Imagine your alarm going off in the morning and prompting your coffee maker to start brewing your morning cup. The IoT will see new relationships develop between things-things, things-people, and people-people, all to make our lives easier. We already see this now, for example we can control our smart heating on from our phones so it’s at the ideal temperature when you walk through your front door. Future developments could see our cars connect with our calendars to auto navigate us to our destination in the most time efficient route, or our fridge ordering your groceries when running low.

On a more global scale, the IoT will eventually transform our cities into “smart cities”. With the help of sensors, the IoT will make our cities a more efficient, cost effective, and safer place to live. Smart buildings will turn facilities off when closed, and turn everything back on when it opens. Smart street lights will turn off when no one is passing through. Smart infrastructure will allow us to detect faults or deterioration in city infrastructure or contamination in water supplies, and smart grids can use and distribute energy more efficiently throughout the city. Driverless cars will be able to connect to smart traffic sensors to determine the most efficient route possible, they may also be able to connect with sensors built into sidewalks to determine where there are spare parks.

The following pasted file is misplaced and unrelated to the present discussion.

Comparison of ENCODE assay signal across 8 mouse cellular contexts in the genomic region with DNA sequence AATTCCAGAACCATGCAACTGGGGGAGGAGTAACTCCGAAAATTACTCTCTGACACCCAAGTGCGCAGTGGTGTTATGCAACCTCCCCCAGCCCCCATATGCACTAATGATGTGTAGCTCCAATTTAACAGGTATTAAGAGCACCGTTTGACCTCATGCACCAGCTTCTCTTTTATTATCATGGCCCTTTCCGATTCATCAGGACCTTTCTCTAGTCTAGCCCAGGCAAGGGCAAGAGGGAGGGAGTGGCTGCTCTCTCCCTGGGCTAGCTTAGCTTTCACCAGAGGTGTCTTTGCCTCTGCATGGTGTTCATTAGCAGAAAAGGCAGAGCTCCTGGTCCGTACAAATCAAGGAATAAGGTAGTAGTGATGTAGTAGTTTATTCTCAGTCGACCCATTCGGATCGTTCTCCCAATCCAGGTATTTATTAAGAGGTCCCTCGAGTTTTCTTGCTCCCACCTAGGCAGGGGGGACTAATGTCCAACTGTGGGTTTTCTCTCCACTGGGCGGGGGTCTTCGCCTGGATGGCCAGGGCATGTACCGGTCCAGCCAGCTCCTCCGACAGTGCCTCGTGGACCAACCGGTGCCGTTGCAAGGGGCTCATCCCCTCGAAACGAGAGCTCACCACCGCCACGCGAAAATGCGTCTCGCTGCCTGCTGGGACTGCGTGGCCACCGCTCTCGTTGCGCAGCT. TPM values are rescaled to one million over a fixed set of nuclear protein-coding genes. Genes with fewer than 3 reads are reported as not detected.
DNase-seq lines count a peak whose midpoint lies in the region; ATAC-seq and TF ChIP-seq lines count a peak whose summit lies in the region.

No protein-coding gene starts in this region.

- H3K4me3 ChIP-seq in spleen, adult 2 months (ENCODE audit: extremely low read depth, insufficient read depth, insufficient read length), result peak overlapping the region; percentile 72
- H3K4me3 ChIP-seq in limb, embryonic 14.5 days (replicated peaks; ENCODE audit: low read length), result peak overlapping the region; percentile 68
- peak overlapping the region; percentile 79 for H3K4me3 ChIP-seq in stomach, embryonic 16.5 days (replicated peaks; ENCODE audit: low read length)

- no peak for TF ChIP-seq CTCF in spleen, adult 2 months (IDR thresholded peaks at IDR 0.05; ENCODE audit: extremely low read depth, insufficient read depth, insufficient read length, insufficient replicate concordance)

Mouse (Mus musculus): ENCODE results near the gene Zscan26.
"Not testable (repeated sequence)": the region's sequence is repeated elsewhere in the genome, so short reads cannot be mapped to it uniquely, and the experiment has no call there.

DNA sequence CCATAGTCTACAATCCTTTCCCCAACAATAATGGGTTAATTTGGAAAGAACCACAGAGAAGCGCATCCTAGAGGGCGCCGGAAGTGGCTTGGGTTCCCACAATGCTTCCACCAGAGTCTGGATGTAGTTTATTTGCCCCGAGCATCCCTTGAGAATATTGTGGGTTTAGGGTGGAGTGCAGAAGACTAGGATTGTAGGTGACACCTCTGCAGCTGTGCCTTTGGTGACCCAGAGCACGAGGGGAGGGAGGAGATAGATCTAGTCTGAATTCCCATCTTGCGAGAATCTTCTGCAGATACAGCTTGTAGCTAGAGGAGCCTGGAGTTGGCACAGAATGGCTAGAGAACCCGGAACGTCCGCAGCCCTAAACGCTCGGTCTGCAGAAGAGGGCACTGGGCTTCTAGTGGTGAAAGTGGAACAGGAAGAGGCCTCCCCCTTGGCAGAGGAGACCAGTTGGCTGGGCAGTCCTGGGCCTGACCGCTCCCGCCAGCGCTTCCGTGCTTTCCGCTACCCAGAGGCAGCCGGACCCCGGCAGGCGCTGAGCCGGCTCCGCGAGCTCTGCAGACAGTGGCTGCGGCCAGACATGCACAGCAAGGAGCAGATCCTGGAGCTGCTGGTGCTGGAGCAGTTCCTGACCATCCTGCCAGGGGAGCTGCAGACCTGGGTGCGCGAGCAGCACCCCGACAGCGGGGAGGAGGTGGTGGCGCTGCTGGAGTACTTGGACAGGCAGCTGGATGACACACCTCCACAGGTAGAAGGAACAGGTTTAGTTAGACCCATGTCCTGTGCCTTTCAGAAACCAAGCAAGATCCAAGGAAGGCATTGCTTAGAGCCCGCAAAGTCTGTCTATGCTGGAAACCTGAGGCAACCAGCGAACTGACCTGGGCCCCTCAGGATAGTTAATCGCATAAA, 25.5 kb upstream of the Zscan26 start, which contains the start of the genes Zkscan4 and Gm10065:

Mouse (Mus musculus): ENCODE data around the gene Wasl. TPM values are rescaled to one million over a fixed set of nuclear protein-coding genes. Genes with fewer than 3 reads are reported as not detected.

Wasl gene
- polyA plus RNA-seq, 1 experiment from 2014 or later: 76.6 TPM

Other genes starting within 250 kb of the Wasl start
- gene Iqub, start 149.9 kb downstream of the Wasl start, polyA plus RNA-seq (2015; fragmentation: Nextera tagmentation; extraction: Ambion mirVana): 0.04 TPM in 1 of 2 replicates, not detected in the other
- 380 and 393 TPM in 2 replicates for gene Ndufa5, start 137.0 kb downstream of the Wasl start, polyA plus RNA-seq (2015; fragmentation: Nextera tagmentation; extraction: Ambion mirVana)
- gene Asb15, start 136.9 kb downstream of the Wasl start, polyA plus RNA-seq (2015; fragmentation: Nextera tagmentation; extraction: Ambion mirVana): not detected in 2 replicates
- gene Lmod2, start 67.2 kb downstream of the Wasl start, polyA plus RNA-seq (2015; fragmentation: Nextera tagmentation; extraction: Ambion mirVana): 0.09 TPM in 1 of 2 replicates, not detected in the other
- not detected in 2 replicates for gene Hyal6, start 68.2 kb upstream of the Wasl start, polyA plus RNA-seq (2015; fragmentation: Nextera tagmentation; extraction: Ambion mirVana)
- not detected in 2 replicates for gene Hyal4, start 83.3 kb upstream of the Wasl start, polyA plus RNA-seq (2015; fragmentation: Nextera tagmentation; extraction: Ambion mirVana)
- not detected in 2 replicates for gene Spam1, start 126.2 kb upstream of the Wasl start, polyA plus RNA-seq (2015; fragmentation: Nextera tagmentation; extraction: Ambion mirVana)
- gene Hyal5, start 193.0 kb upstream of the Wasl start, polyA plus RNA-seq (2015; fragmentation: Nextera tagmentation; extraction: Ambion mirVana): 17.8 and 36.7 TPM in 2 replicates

Of course this is a long way off happening, and requires much of our existing infrastructure to be replaced, but it is an anticipated idea of how the IoT can be used to improve our cities. With a projected global worth of 6.2 trillion USD by 2025, we can expect most industries to be impacted by the IoT, most notably the healthcare sector, which will see improvements in diagnoses and treatments, and monitoring of our own health.

With the help of sensors, the IoT will make our cities a more efficient, cost effective, and safer place to live

While we can only predict what our future will look like, we can start to see that the possibilities are endless, and that we are only beginning to see a small fraction of what may be to come. One thing that we can be sure of, however, is that it’s going to change society as we know it today. However, with so much of our lives expected to be reliant on technology, we must be aware of the possible vulnerabilities with so much of our data being stored.

Additionally, a digital society poses a greater risk for a single hack to have drastic implications. There are many differing opinions on the future of technology and how it will impact our lives, some saying it will help drive us into the future, driving productivity, helping us live longer, and increasing efficiencies, while others see it as a destructive catalyst that will break down society and humanity as we know it. The more likely reality is that we will experience both positive and negative implications from the advancement in technology, just as both exist in any other setting.